• Think of the stress on families. How much time does a child get to spend with Dad and Mom (and his siblings) if all the time he has is taken up by tuition everyday? It can’t be good when such an inordinate amount of time is spent "socializing" with peers in school and at tuition while so little time is spent doing things together at home as a family.


Sivin Kit said...

I'm one of those who only went for tuition for the following reasons during secondary school.
1. I didn't have Chinese class in my school during SRP so go tuition lah!
2. I failed one of my BM papers during form 5, suddenly got scared!
3. Took a 1119 English tuition because I wanted to check out my future wife :-)

I enjoyed a relatively tuition-less school life. maybe I didn't get all the As I could have got. But I did get loads of memories, friendsm and experiences that no tuition could offer

MaoBi said...

Contrary to popular belief, this storm in a teacup does not mean the sky is falling.

In the time when there was no tuition parents were happy to (and had the time) to tutor their kids. Much like how they had time to cook/clean (instead of having a maid) and so on.

At that time teaching was also a good profession. Heck, being a teacher was something folks actually aspired to instead of it being a "no choice so i go" type of profession it is today.

The world has changed today. Many of us have better jobs which means the profession of teching has lagged. In our quest for these better jobs we don't have the time or energy to tutor our children so outsource it to someone else. Same as cooking/cleaning house.

The problem I can see is that in teaching a person always passes on their values. Are the values of the tuition teacher what you want your kids to have?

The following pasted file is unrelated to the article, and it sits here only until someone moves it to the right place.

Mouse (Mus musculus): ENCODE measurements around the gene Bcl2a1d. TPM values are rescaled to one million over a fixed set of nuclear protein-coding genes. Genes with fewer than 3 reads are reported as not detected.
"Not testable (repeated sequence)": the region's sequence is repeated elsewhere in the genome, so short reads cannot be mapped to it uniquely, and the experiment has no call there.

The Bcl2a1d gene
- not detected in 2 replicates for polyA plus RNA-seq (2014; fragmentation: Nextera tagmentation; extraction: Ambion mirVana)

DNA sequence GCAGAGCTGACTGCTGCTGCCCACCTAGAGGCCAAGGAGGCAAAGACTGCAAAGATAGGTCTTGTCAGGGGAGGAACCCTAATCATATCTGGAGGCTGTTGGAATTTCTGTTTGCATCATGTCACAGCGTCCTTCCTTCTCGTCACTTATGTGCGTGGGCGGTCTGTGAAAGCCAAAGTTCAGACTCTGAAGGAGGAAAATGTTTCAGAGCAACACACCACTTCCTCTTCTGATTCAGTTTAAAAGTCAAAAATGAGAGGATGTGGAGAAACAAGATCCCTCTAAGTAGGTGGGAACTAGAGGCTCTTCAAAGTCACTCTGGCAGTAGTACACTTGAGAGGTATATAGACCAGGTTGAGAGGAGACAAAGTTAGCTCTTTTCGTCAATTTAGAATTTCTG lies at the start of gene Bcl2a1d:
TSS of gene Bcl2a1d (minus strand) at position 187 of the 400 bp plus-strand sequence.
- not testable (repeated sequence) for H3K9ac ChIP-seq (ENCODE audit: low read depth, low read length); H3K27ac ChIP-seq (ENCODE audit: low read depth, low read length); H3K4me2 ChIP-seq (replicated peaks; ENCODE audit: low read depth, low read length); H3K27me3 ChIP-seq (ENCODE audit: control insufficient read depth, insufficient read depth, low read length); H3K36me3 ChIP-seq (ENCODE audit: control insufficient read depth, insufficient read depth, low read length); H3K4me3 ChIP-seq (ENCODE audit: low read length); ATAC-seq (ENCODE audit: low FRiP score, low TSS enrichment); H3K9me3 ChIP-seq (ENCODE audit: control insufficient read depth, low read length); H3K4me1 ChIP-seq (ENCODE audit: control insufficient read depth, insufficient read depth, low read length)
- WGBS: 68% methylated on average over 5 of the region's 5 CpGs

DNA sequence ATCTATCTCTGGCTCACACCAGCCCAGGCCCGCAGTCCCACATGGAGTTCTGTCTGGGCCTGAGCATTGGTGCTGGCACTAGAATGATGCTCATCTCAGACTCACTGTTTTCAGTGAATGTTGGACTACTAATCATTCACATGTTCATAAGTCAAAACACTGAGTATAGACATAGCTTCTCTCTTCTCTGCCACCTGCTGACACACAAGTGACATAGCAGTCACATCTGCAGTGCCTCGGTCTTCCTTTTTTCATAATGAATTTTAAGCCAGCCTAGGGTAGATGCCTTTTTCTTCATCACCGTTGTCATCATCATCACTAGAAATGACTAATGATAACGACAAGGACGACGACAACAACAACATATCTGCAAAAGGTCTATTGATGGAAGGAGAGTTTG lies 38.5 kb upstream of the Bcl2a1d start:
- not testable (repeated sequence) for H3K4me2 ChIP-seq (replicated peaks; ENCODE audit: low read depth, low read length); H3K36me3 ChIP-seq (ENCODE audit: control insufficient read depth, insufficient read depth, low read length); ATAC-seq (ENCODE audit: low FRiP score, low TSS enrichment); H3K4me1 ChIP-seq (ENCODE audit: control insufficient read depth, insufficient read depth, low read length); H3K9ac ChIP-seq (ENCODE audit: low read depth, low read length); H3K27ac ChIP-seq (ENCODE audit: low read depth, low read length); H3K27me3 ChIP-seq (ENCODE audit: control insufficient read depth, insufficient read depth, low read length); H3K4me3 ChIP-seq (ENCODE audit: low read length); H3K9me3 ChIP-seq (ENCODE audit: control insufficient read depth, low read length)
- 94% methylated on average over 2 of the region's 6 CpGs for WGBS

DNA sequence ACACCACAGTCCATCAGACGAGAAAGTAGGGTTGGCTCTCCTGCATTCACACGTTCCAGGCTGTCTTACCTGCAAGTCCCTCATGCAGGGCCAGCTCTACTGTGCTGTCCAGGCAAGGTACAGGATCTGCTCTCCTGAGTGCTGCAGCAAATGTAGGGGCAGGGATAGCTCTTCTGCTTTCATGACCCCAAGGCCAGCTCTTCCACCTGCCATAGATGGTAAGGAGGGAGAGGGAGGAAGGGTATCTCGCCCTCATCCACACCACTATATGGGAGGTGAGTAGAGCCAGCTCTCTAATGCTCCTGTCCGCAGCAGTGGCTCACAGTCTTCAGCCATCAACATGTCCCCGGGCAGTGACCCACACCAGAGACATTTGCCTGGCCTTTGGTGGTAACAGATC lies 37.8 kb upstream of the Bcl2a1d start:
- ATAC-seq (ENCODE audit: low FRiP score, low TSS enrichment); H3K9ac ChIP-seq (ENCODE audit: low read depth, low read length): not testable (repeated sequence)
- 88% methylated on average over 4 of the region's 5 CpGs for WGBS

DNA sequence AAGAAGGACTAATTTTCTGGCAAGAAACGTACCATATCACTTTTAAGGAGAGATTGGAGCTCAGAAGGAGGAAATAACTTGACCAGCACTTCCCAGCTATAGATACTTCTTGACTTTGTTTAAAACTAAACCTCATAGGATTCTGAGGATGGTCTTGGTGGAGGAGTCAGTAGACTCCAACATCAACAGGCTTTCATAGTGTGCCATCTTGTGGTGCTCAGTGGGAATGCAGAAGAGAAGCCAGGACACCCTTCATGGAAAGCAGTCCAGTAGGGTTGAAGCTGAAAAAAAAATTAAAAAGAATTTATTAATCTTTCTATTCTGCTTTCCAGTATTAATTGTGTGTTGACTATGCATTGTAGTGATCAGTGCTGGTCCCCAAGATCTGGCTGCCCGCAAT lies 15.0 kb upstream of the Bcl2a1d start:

David BC Tan said...

I don't think it is a storm in the teacup but the sky over the horizon is certainly getting darker because of our tuition culture. I can think of a few problems arising from the way the sschooling-tuition paradigm affects us all:

1. The value of learning and the understanding of education is compromised because it encourages dependency (instead of self-directed learning) and equates high exam scores with success.

2. It endorses adults’ search for personal material fulfillment at the expense of building stronger family ties which is a cornerstone to civilization, and a trivialisation of relationships.

3. It validates the outsourcing of personal responsibility in the area of parenting and tutoring and promotes self-centredness.

4. It marginalizes the pursuit and development of the arts, curtails creativity, and makes humanity poorer in spirit.

5. Too much tuition interferes with real learning, increases frustration in children, reduces love for lifelong learning, and makes the best time in a child’s life one of the most detested.

6. The amount of time a child spends with peers and with people/teachers other than his parents will allow the transfer of values that may be undesirable, or are in conflict with the parents, and deepens affection/loyalty for other people more than his own family. By pandering to the tuition culture parents put a low priority on passing on values and virtues that help make a better world.

7. Too much tuition and schooling robs a child and his family the time and opportunity to do something worthwhile for others in need in an extended family, or in the community.

8. It does not encourage our children (or parents) to ask, what is all this "learning" (if you can call tuition learning) for?